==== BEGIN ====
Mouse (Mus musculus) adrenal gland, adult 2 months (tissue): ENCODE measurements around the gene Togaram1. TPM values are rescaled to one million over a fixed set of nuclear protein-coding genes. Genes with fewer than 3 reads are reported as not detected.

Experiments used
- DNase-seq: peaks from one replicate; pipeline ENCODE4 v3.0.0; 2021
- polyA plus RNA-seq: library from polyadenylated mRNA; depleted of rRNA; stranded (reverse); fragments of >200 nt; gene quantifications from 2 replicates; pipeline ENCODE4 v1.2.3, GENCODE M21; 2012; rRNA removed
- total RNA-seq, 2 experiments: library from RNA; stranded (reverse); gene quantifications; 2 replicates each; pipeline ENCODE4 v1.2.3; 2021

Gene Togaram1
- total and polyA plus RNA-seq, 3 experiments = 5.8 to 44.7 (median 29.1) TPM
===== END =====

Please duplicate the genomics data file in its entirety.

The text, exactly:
Mouse (Mus musculus) adrenal gland, adult 2 months (tissue): ENCODE measurements around the gene Togaram1. TPM values are rescaled to one million over a fixed set of nuclear protein-coding genes. Genes with fewer than 3 reads are reported as not detected.

Experiments used
- DNase-seq: peaks from one replicate; pipeline ENCODE4 v3.0.0; 2021
- polyA plus RNA-seq: library from polyadenylated mRNA; depleted of rRNA; stranded (reverse); fragments of >200 nt; gene quantifications from 2 replicates; pipeline ENCODE4 v1.2.3, GENCODE M21; 2012; rRNA removed
- total RNA-seq, 2 experiments: library from RNA; stranded (reverse); gene quantifications; 2 replicates each; pipeline ENCODE4 v1.2.3; 2021

Gene Togaram1
- total and polyA plus RNA-seq, 3 experiments = 5.8 to 44.7 (median 29.1) TPM